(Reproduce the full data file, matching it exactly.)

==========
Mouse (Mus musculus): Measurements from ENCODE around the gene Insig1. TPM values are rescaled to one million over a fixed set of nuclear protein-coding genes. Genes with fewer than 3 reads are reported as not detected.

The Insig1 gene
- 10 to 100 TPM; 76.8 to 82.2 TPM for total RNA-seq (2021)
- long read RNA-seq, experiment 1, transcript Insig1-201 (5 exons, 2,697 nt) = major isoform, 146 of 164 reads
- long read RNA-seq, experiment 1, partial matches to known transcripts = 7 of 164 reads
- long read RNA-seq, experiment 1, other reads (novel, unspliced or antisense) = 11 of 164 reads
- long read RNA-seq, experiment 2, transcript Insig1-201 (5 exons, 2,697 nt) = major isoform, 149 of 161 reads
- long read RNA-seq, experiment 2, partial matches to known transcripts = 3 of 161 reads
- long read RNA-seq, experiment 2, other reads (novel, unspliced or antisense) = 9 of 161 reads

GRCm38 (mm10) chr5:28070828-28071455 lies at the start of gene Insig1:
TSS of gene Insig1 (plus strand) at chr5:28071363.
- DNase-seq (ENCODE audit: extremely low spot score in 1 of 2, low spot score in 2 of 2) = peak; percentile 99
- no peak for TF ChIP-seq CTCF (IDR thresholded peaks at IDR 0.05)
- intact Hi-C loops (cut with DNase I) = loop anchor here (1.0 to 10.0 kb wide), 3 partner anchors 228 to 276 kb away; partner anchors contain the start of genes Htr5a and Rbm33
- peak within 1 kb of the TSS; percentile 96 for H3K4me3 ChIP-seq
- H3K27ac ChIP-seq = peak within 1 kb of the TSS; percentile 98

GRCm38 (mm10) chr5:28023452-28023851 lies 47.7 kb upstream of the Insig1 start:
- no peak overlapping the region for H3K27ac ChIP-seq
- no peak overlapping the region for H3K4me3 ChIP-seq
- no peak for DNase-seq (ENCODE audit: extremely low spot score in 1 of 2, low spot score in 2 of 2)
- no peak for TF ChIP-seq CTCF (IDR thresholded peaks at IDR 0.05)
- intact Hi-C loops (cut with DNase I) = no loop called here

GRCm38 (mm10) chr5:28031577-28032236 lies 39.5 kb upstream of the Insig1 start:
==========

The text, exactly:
Mouse (Mus musculus): Measurements from ENCODE around the gene Insig1. TPM values are rescaled to one million over a fixed set of nuclear protein-coding genes. Genes with fewer than 3 reads are reported as not detected.

The Insig1 gene
- 10 to 100 TPM; 76.8 to 82.2 TPM for total RNA-seq (2021)
- long read RNA-seq, experiment 1, transcript Insig1-201 (5 exons, 2,697 nt) = major isoform, 146 of 164 reads
- long read RNA-seq, experiment 1, partial matches to known transcripts = 7 of 164 reads
- long read RNA-seq, experiment 1, other reads (novel, unspliced or antisense) = 11 of 164 reads
- long read RNA-seq, experiment 2, transcript Insig1-201 (5 exons, 2,697 nt) = major isoform, 149 of 161 reads
- long read RNA-seq, experiment 2, partial matches to known transcripts = 3 of 161 reads
- long read RNA-seq, experiment 2, other reads (novel, unspliced or antisense) = 9 of 161 reads

GRCm38 (mm10) chr5:28070828-28071455 lies at the start of gene Insig1:
TSS of gene Insig1 (plus strand) at chr5:28071363.
- DNase-seq (ENCODE audit: extremely low spot score in 1 of 2, low spot score in 2 of 2) = peak; percentile 99
- no peak for TF ChIP-seq CTCF (IDR thresholded peaks at IDR 0.05)
- intact Hi-C loops (cut with DNase I) = loop anchor here (1.0 to 10.0 kb wide), 3 partner anchors 228 to 276 kb away; partner anchors contain the start of genes Htr5a and Rbm33
- peak within 1 kb of the TSS; percentile 96 for H3K4me3 ChIP-seq
- H3K27ac ChIP-seq = peak within 1 kb of the TSS; percentile 98

GRCm38 (mm10) chr5:28023452-28023851 lies 47.7 kb upstream of the Insig1 start:
- no peak overlapping the region for H3K27ac ChIP-seq
- no peak overlapping the region for H3K4me3 ChIP-seq
- no peak for DNase-seq (ENCODE audit: extremely low spot score in 1 of 2, low spot score in 2 of 2)
- no peak for TF ChIP-seq CTCF (IDR thresholded peaks at IDR 0.05)
- intact Hi-C loops (cut with DNase I) = no loop called here

GRCm38 (mm10) chr5:28031577-28032236 lies 39.5 kb upstream of the Insig1 start: